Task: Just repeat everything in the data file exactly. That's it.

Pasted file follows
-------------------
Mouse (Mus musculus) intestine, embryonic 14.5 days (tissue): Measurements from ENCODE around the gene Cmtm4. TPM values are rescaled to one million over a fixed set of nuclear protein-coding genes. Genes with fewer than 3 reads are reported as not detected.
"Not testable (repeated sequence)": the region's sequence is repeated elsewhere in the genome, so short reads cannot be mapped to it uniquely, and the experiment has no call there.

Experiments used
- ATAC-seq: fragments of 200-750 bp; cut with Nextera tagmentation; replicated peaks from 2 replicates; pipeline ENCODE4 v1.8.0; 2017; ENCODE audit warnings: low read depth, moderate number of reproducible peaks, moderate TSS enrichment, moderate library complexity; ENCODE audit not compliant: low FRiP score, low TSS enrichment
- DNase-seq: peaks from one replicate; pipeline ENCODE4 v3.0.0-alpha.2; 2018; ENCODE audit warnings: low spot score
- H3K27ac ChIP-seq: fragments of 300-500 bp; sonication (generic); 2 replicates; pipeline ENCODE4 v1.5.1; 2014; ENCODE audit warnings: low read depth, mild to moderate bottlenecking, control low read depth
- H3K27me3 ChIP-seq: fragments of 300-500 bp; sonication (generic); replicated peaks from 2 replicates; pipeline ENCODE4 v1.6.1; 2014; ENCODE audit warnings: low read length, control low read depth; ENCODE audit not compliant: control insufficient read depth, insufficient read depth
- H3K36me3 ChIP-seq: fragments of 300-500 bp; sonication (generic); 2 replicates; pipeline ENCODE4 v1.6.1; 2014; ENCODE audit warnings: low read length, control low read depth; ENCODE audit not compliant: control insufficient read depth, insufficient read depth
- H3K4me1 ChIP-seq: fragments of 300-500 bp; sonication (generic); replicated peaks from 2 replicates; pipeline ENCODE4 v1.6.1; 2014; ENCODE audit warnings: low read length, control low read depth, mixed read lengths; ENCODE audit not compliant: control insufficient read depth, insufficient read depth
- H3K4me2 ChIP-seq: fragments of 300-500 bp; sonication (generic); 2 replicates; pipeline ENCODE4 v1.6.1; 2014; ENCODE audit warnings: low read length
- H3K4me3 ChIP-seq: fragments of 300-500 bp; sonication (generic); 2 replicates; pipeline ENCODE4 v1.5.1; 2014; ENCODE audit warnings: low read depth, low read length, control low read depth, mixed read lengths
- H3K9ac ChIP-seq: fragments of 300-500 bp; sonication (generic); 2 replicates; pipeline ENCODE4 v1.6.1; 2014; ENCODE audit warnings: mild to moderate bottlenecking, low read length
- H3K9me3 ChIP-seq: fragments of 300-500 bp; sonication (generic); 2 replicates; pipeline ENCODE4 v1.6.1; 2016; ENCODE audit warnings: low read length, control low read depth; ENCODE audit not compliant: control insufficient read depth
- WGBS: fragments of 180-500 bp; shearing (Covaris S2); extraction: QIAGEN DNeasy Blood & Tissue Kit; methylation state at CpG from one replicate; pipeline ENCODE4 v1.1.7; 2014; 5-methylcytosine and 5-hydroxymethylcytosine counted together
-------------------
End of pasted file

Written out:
Mouse (Mus musculus) intestine, embryonic 14.5 days (tissue): Measurements from ENCODE around the gene Cmtm4. TPM values are rescaled to one million over a fixed set of nuclear protein-coding genes. Genes with fewer than 3 reads are reported as not detected.
"Not testable (repeated sequence)": the region's sequence is repeated elsewhere in the genome, so short reads cannot be mapped to it uniquely, and the experiment has no call there.

Experiments used
- ATAC-seq: fragments of 200-750 bp; cut with Nextera tagmentation; replicated peaks from 2 replicates; pipeline ENCODE4 v1.8.0; 2017; ENCODE audit warnings: low read depth, moderate number of reproducible peaks, moderate TSS enrichment, moderate library complexity; ENCODE audit not compliant: low FRiP score, low TSS enrichment
- DNase-seq: peaks from one replicate; pipeline ENCODE4 v3.0.0-alpha.2; 2018; ENCODE audit warnings: low spot score
- H3K27ac ChIP-seq: fragments of 300-500 bp; sonication (generic); 2 replicates; pipeline ENCODE4 v1.5.1; 2014; ENCODE audit warnings: low read depth, mild to moderate bottlenecking, control low read depth
- H3K27me3 ChIP-seq: fragments of 300-500 bp; sonication (generic); replicated peaks from 2 replicates; pipeline ENCODE4 v1.6.1; 2014; ENCODE audit warnings: low read length, control low read depth; ENCODE audit not compliant: control insufficient read depth, insufficient read depth
- H3K36me3 ChIP-seq: fragments of 300-500 bp; sonication (generic); 2 replicates; pipeline ENCODE4 v1.6.1; 2014; ENCODE audit warnings: low read length, control low read depth; ENCODE audit not compliant: control insufficient read depth, insufficient read depth
- H3K4me1 ChIP-seq: fragments of 300-500 bp; sonication (generic); replicated peaks from 2 replicates; pipeline ENCODE4 v1.6.1; 2014; ENCODE audit warnings: low read length, control low read depth, mixed read lengths; ENCODE audit not compliant: control insufficient read depth, insufficient read depth
- H3K4me2 ChIP-seq: fragments of 300-500 bp; sonication (generic); 2 replicates; pipeline ENCODE4 v1.6.1; 2014; ENCODE audit warnings: low read length
- H3K4me3 ChIP-seq: fragments of 300-500 bp; sonication (generic); 2 replicates; pipeline ENCODE4 v1.5.1; 2014; ENCODE audit warnings: low read depth, low read length, control low read depth, mixed read lengths
- H3K9ac ChIP-seq: fragments of 300-500 bp; sonication (generic); 2 replicates; pipeline ENCODE4 v1.6.1; 2014; ENCODE audit warnings: mild to moderate bottlenecking, low read length
- H3K9me3 ChIP-seq: fragments of 300-500 bp; sonication (generic); 2 replicates; pipeline ENCODE4 v1.6.1; 2016; ENCODE audit warnings: low read length, control low read depth; ENCODE audit not compliant: control insufficient read depth
- WGBS: fragments of 180-500 bp; shearing (Covaris S2); extraction: QIAGEN DNeasy Blood & Tissue Kit; methylation state at CpG from one replicate; pipeline ENCODE4 v1.1.7; 2014; 5-methylcytosine and 5-hydroxymethylcytosine counted together